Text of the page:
Study Slams Missouri for Lack of Transparency Regarding Release Time
It’s no secret that public agencies in Missouri routinely allow for “release time,” which is paid time off from official duties to allow a government employee to perform union business. However, a recent study by the Competitive Enterprise Institute (CEI) found that Missouri public agencies often fail to track or disclose release time records, making the amount of release time actually used in Missouri impossible to calculate.
Release time is controversial. It allows unionized government workers, such as teachers or firefighters, to perform union duties while on the job. A government union, despite often being referred to as a “public union” or a “public-sector union,” is actually a private organization. The CEI study argues that release time constitutes a public subsidy to a private organization that confers no benefit to the public. When public employees use release time, they are being paid by the taxpayer to perform duties that benefit their union, rather than the public at large.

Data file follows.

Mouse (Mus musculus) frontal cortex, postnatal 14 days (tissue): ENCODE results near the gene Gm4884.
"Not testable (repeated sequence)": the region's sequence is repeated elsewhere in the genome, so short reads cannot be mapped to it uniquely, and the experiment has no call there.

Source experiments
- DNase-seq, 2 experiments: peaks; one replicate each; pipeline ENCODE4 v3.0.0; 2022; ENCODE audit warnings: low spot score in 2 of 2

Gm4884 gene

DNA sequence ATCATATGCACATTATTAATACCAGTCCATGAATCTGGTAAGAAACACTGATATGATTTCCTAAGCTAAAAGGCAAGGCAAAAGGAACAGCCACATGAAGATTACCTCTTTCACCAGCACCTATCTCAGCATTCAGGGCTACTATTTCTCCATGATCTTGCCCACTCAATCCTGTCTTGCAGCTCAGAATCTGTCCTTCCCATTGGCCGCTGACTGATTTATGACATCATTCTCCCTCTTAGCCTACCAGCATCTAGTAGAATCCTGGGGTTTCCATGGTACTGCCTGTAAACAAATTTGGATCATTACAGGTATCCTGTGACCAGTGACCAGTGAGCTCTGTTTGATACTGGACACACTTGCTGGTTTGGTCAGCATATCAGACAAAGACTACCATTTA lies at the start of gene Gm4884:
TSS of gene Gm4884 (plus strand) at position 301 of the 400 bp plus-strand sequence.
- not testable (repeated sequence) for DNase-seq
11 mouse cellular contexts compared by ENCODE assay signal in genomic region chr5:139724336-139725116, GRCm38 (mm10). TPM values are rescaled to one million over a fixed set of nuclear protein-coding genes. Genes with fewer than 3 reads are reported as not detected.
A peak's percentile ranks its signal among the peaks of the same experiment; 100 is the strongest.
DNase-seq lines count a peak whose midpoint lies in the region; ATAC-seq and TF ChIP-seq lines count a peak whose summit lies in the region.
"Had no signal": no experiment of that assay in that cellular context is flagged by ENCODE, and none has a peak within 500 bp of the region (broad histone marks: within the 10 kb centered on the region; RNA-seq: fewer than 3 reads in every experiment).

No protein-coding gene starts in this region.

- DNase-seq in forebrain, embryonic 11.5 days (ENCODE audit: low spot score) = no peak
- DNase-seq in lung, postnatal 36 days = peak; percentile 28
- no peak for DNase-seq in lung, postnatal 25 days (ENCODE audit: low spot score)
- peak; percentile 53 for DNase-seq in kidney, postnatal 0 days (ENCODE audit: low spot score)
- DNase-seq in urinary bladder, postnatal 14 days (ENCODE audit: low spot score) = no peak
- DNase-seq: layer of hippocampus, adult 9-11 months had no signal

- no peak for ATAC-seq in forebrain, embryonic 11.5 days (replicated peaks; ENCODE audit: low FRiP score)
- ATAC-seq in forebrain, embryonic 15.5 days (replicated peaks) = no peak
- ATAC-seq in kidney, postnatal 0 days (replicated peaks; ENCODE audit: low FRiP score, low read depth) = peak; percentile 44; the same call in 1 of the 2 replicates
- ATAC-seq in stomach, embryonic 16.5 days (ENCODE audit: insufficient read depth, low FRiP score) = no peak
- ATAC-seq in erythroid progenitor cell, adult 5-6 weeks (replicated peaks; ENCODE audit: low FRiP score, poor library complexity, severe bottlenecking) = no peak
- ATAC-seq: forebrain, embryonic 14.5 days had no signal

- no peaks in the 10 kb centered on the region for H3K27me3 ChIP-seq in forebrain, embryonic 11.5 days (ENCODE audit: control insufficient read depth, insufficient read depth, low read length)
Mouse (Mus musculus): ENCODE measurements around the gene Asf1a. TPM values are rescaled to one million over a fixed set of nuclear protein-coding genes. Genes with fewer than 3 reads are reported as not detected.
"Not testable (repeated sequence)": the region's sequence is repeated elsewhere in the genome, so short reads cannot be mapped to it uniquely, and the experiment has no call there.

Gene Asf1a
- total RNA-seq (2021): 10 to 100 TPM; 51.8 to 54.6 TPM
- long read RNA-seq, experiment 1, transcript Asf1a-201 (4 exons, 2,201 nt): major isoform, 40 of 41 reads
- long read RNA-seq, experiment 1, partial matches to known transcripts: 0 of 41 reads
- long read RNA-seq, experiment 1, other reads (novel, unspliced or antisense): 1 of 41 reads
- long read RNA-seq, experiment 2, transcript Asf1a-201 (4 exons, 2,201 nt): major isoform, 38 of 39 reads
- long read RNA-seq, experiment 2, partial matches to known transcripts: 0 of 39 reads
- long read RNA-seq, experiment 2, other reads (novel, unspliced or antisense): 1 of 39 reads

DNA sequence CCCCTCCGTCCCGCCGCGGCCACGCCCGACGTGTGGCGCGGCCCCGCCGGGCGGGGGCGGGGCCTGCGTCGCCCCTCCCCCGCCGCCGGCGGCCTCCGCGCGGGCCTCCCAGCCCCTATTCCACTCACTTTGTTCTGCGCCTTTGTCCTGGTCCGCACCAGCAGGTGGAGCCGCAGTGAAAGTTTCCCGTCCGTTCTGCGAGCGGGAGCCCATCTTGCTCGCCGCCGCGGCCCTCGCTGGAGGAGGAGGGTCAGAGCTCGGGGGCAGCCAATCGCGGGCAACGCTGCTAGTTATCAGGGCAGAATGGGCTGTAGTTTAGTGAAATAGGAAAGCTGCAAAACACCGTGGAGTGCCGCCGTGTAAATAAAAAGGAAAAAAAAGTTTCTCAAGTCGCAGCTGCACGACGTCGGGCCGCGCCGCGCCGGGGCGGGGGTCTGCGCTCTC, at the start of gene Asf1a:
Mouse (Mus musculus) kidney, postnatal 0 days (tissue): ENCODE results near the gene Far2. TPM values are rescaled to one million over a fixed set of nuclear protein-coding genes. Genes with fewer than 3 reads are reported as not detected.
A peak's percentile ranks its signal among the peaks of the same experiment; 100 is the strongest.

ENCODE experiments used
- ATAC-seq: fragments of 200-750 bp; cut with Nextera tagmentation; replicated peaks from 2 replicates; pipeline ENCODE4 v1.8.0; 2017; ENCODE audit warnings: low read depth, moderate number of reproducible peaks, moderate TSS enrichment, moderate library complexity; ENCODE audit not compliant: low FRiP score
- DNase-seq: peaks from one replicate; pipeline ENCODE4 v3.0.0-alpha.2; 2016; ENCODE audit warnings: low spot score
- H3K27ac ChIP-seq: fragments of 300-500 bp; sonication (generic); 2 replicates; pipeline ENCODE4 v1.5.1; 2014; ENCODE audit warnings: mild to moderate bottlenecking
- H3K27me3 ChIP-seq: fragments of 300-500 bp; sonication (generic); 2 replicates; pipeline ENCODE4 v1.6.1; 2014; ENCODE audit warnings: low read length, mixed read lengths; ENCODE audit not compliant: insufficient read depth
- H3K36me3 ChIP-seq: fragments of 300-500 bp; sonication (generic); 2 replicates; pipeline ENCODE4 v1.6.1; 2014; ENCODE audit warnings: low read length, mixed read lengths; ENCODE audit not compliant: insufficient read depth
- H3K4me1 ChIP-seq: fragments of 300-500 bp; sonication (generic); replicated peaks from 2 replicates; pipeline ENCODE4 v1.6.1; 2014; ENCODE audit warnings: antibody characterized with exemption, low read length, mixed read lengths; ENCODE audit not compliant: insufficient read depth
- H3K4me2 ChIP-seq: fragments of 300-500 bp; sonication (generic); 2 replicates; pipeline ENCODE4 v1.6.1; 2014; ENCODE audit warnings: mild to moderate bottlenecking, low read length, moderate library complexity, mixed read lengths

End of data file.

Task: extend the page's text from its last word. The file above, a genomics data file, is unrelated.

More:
The CEI study, despite only grazing the surface, found thousands of dollars worth of release time used to engage in partisan political activity and to attend union meetings and conferences. The study suggested that this use of release time might be an unconstitutional gift of public funds under the Missouri Constitution.
I can’t speak to the constitutional argument, but at the very least, I find the lack of transparency upsetting. How much time and money are government agencies using on release time? What impact does release time have on state and local politics? How often do employees use release time? I want to know the answers to these questions. A fact-based discussion about the value of release time depends on it.